The Jerusalem County reveals a religious-secular split



JERUSALEM (RNS) – A young Israeli businessman, Guyoz Golan, has just moved to Tel Aviv, but as a registered voter in Jerusalem plans to visit the city on Tuesday to vote for Ofer Berkovitch, a secular candidate, and 13 electoral mayors.

"Like everything else in Jerusalem, these elections reflect the clash between secular and ultra-Orthodox," said Golan, who took coffee Monday night with his brother Colin on the eve of the Jewish Sabbath.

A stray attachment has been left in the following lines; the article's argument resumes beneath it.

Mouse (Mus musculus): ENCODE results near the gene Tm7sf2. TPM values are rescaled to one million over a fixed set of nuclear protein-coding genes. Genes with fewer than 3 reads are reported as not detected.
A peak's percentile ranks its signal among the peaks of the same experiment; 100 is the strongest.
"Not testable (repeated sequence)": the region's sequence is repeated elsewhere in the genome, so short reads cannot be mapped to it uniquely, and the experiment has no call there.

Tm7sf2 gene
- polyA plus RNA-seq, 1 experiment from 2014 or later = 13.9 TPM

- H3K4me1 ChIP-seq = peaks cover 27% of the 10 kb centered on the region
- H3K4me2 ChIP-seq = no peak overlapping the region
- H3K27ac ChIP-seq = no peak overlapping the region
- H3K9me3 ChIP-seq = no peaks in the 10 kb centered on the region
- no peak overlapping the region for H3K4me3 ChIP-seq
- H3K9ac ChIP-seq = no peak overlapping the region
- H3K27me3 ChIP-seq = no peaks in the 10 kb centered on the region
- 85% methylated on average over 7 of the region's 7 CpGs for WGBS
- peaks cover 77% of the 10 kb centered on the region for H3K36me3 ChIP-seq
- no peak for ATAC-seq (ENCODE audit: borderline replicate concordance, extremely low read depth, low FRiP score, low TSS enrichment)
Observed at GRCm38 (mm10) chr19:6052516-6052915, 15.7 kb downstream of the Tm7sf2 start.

This clash between Berkovich and Moshe Lyon, an Orthodox Jew, focused on religious issues, including restrictions on Saturday in the Israeli capital. Haredi in the city or the ultra-Orthodox Jews want a full stop on Saturday's trading for 25 hours in predominantly Jewish West Jerusalem, including nightclubs, bars and film theaters that are now open.


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